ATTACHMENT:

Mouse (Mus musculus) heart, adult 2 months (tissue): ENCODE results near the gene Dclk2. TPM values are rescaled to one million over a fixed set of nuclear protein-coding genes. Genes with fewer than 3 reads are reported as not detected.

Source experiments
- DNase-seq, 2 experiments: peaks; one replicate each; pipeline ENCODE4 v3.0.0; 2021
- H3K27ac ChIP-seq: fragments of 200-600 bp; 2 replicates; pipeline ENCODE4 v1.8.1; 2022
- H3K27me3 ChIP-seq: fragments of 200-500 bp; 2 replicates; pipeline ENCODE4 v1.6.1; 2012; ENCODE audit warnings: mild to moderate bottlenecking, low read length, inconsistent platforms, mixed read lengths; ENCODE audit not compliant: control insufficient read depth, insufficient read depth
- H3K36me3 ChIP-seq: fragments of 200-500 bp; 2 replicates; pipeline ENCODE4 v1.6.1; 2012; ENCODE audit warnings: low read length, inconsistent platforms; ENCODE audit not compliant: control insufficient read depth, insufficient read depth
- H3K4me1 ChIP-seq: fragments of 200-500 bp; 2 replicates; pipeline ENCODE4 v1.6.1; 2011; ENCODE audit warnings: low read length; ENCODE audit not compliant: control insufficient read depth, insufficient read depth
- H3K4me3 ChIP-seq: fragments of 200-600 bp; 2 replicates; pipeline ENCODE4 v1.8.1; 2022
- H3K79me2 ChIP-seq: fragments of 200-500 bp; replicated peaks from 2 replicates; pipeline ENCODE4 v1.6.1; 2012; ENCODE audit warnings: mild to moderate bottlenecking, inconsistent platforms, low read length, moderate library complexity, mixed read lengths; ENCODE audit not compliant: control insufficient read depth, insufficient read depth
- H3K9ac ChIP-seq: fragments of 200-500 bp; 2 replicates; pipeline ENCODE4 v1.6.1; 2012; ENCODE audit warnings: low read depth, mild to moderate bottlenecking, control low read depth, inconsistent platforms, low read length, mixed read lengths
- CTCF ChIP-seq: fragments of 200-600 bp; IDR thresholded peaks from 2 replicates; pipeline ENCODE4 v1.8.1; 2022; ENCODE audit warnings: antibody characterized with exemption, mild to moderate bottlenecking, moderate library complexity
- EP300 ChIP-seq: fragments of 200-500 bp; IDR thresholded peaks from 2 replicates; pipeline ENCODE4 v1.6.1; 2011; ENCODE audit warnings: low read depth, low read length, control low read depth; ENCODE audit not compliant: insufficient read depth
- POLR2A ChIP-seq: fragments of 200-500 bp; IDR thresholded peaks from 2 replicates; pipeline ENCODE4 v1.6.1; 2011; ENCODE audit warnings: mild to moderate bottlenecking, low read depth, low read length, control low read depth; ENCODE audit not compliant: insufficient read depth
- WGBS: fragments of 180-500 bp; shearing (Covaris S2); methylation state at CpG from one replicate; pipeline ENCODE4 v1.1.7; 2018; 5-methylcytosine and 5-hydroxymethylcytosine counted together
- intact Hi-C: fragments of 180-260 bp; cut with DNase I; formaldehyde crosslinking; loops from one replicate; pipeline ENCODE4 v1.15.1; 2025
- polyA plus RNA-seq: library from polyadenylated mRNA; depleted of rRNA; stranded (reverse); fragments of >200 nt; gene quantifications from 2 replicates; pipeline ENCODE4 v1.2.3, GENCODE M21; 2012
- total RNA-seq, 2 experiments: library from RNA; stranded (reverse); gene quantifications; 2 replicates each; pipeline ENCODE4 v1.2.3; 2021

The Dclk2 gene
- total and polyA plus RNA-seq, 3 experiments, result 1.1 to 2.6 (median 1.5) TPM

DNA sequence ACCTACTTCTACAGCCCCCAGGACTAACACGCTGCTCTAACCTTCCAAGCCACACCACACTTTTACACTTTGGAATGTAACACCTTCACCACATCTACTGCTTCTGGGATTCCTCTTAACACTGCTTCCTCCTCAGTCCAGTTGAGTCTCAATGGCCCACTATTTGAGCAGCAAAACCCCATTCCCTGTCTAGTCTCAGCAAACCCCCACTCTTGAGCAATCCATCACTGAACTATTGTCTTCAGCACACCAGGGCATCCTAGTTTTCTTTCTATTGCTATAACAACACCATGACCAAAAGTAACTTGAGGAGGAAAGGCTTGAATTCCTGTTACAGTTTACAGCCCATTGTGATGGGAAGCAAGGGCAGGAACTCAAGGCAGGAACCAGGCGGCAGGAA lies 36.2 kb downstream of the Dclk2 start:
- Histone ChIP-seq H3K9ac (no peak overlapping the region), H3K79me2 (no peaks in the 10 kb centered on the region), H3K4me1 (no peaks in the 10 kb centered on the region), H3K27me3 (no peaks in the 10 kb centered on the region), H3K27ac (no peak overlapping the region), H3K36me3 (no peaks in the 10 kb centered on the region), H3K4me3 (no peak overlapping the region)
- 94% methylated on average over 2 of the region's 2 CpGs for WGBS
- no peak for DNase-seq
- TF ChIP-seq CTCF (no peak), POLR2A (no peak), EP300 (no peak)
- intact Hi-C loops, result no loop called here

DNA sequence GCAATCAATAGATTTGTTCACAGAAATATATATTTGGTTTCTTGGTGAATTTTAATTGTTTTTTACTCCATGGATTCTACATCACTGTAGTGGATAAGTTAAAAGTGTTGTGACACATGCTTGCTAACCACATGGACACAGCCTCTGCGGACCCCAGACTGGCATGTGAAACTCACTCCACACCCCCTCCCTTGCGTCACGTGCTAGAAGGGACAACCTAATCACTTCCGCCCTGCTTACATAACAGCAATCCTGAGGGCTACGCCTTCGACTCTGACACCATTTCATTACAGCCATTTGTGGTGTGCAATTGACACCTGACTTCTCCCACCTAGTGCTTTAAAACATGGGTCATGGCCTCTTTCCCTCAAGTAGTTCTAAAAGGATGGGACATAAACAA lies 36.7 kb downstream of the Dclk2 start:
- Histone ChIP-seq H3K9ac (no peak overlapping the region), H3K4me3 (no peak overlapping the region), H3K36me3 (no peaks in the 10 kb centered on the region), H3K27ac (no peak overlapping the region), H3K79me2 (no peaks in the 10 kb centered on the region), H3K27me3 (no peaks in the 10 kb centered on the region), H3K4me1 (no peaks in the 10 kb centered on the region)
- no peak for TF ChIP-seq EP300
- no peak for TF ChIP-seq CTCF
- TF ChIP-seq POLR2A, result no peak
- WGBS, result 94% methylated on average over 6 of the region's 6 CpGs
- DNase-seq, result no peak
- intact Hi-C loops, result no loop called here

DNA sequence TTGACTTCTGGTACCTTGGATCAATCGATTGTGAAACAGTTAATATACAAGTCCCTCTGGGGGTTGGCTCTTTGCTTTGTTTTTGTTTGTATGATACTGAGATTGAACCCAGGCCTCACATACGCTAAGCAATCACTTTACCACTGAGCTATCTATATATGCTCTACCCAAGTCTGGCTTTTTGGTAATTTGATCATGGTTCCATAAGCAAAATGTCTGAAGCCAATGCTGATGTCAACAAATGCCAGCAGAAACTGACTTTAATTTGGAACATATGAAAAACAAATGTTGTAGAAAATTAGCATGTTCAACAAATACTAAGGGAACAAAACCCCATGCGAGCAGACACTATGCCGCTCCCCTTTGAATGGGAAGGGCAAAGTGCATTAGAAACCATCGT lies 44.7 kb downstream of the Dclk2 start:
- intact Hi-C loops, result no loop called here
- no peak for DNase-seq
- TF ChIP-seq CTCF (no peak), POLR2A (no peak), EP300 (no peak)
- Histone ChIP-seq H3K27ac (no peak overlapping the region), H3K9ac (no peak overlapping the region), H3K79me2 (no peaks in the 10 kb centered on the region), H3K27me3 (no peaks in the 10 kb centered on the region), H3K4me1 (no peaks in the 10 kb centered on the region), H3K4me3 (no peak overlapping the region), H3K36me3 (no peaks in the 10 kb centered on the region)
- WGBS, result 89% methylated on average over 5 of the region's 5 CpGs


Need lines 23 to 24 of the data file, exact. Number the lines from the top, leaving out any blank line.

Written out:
- no peak for DNase-seq
- TF ChIP-seq CTCF (no peak), POLR2A (no peak), EP300 (no peak)